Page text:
Not sure how to set a table? Next time you feel this way, take a few notes from the Parisians. They have a strong sense of tradition, which is why you'll often find even their most casual weekday dinners adorned with fine silverware and candlelight. By the same token, the at heart, which is why even though their tables are always beautifully set, their tablescapes are usually also deceptively simple to put together.
In their book, , authors Anne Berest, Audrey Diwan, Caroline de Maigret, and Sophie Mas demystify some of the most fascinating qualities of the French—not limited to matters of love, style, and etiquette. We are fascinated by everything from the French way to light a room to the Europeans' technique for styling a mantelpiece, but one of our favorite chapters is the one on . The French have perfected a table-styling manner that looks both chic and effortless—a true feat. We're spilling these entertaining secrets below. Bon appétit!
"To set a table for a dinner party, there's no need to invest in a full set of china," the authors write. "The table should reflect what you have, and not be overly coordinated. Au contraire, the china can be a mottled collection of your finds at flea markets." In other words, mixing and matching also applies to the art of the table in France.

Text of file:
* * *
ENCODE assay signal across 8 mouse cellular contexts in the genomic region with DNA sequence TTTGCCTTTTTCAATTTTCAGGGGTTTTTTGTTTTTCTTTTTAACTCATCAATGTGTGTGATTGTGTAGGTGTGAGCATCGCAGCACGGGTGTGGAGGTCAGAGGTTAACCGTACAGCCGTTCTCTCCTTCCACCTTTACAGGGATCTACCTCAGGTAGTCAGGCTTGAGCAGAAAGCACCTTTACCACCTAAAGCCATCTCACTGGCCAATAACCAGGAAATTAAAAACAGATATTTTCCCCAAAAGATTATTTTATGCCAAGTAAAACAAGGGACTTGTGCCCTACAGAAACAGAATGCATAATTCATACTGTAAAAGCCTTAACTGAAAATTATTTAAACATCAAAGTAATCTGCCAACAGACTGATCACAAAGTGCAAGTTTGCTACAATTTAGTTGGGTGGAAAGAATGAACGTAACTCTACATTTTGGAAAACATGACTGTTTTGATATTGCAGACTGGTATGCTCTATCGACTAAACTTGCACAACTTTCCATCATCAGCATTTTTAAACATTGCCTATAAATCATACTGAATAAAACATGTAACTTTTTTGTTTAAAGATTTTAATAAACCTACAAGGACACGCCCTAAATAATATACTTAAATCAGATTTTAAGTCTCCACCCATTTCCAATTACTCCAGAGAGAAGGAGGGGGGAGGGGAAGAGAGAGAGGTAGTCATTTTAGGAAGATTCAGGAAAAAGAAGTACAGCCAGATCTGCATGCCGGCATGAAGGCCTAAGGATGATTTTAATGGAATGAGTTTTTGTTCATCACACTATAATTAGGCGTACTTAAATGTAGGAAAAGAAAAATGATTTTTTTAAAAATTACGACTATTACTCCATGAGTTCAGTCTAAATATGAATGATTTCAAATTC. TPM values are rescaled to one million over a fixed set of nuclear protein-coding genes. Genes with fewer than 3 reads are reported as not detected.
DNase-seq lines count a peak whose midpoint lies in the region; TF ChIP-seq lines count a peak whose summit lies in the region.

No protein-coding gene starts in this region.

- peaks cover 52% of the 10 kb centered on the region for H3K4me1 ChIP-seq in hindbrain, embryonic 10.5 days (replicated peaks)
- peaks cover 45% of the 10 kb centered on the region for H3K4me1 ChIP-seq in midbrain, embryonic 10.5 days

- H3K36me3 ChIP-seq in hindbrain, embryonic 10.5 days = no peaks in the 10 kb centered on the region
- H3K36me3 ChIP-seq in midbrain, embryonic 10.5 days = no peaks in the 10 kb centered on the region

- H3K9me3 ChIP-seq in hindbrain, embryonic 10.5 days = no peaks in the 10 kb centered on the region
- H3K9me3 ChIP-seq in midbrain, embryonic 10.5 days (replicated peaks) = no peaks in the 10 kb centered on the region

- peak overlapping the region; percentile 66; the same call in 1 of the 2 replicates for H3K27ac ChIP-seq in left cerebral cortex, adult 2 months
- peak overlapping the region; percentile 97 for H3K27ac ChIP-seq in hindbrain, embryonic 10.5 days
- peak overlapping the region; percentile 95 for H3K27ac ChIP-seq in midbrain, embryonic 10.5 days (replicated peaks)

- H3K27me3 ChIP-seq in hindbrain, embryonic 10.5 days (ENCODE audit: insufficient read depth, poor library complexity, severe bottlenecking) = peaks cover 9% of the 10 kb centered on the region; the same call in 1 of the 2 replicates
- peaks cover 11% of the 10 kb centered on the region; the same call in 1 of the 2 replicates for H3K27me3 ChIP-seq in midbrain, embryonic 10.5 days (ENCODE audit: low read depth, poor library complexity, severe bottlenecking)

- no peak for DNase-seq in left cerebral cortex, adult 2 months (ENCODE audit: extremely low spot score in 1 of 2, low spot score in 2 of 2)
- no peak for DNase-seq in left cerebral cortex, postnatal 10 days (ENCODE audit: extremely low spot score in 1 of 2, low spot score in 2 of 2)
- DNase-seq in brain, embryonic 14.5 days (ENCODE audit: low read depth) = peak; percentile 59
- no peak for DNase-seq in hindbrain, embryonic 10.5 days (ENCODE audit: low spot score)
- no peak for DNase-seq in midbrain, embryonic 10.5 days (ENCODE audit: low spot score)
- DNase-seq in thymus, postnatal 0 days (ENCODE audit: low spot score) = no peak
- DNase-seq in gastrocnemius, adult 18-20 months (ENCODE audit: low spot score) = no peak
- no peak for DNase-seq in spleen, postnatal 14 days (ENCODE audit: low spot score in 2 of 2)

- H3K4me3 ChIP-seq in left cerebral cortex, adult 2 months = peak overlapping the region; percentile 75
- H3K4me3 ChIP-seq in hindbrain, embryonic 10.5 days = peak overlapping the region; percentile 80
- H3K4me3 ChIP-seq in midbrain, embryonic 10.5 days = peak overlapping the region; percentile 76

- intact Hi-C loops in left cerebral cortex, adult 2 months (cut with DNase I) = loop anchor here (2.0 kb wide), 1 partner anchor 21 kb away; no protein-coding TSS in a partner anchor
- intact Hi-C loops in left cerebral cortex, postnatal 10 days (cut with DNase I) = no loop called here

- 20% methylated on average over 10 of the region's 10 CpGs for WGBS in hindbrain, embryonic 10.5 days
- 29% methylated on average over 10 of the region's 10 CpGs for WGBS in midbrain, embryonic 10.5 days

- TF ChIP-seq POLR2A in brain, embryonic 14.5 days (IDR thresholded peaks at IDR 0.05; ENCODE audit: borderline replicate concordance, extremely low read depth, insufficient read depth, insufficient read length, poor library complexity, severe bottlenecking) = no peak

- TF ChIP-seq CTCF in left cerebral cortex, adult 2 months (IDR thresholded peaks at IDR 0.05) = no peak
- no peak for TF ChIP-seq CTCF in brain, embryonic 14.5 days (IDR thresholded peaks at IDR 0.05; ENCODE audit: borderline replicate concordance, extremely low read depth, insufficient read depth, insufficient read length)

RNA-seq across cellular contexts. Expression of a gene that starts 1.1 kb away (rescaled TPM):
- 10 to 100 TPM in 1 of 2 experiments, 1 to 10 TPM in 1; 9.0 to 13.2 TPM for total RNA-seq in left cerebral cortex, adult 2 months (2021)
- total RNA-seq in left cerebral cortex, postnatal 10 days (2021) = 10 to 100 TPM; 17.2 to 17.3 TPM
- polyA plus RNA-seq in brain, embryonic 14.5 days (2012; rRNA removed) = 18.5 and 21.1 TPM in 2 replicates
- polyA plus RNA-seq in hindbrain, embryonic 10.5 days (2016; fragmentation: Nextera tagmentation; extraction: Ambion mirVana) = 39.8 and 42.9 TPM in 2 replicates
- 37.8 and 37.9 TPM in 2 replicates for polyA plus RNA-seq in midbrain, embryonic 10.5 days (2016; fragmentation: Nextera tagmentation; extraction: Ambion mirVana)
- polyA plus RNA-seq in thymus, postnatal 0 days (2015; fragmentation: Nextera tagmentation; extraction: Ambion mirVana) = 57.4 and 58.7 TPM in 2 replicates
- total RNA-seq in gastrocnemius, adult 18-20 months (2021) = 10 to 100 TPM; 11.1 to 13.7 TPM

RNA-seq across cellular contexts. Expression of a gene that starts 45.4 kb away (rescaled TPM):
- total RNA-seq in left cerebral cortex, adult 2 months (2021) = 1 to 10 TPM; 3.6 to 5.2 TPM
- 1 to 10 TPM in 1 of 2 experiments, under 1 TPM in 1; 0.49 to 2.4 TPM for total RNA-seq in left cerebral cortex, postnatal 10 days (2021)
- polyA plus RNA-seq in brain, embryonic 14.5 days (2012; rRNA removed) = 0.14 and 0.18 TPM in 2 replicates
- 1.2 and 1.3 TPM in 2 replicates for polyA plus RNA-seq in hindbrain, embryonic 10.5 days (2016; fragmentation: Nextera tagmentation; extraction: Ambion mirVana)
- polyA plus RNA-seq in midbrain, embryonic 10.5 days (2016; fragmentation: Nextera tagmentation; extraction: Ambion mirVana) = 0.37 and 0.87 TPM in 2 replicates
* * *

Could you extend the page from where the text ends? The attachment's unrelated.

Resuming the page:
"Your glasses don't have to match either, but they should be clear (nothing colored) and should all have stems." In fact, when held properly, the stem serves an important purpose: it keeps the wine at the intended serving temperature—and the French are not about to temper with the quality of their wine for a trendy stemless glass.
"For the napkins, it is nice to use old embroidered white ones with a monogram. These cost next to nothing on eBay or can be taken from your grandmother's drawers," the authors suggest. The French pass down china, flatware, and even linens down through generations, so don't be afraid to buy vintage. "There's no need to fold the napkins into complicated origami either; simply place them on or alongside the plates."
"At a Parisienne's table you will often find folding knives, named after the French village where they are made. You can recognize them by the insect engraved on the handle," the authors say. If you are looking for to invest in quality steak knives, Laguiole is a solid option for any Francophile.
"It's probably better to cover your table unless it's a truly beautiful one. Old linen sheets make excellent tablecloths. They can be white or dyed," they say. But don't spend precious minutes ironing your tablecloth. Do as the French do, and keep it effortless—linen is made to look wrinkled anyway.
"On every table there is an open bottle of wine and a carafe of water (not a plastic bottle)," say the authors. In fact, to drink or condiment bottle is acceptable on the table, save for a bottle of wine, and maybe a jar of Maille's traditional .
"If you don't have a salt shaker, put salt in two small dishes on either end of the table," suggest the authors. One note: The French prefer over regular table salt.
Want more inspiration for how to set a table? Use the comment section as a space to brainstorm and toss around ideas!